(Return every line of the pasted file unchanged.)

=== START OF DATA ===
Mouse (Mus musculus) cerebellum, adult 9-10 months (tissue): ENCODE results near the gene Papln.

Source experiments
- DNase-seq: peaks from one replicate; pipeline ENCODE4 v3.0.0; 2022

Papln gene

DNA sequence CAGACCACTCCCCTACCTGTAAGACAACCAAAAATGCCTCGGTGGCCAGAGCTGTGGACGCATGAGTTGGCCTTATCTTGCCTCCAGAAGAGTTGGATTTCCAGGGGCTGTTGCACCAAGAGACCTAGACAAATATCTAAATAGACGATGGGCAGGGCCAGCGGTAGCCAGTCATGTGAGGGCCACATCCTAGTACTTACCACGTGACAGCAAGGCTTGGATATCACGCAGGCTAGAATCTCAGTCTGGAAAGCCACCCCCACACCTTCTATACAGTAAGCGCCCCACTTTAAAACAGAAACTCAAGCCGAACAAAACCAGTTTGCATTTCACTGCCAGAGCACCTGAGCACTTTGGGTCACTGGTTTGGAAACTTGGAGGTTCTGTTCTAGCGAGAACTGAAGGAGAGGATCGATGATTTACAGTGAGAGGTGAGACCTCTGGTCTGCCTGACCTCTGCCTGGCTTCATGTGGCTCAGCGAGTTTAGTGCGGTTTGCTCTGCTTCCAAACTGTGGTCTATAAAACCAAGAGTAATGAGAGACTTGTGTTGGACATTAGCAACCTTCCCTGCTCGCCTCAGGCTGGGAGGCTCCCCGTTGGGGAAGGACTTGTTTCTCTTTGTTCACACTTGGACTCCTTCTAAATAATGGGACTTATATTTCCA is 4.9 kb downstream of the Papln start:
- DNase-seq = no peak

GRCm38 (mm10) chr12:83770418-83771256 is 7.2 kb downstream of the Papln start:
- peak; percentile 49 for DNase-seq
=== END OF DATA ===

Mouse (Mus musculus) cerebellum, adult 9-10 months (tissue): ENCODE results near the gene Papln.

Source experiments
- DNase-seq: peaks from one replicate; pipeline ENCODE4 v3.0.0; 2022

Papln gene

DNA sequence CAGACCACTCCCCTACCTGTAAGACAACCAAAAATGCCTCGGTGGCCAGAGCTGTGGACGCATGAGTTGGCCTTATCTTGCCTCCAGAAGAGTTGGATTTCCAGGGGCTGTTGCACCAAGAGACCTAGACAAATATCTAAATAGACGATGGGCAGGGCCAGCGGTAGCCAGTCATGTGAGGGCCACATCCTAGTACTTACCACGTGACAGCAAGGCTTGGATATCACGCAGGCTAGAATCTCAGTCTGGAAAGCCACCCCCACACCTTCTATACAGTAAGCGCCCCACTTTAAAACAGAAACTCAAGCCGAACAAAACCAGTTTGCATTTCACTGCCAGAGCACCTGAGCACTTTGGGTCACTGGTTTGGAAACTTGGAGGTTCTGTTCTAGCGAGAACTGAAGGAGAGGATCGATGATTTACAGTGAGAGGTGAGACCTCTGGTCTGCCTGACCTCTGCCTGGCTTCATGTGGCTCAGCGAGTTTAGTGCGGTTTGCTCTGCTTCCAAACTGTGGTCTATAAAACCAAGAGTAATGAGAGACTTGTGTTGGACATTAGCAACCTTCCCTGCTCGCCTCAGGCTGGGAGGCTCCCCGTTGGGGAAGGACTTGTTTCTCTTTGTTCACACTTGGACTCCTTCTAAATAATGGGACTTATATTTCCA is 4.9 kb downstream of the Papln start:
- DNase-seq = no peak

GRCm38 (mm10) chr12:83770418-83771256 is 7.2 kb downstream of the Papln start:
- peak; percentile 49 for DNase-seq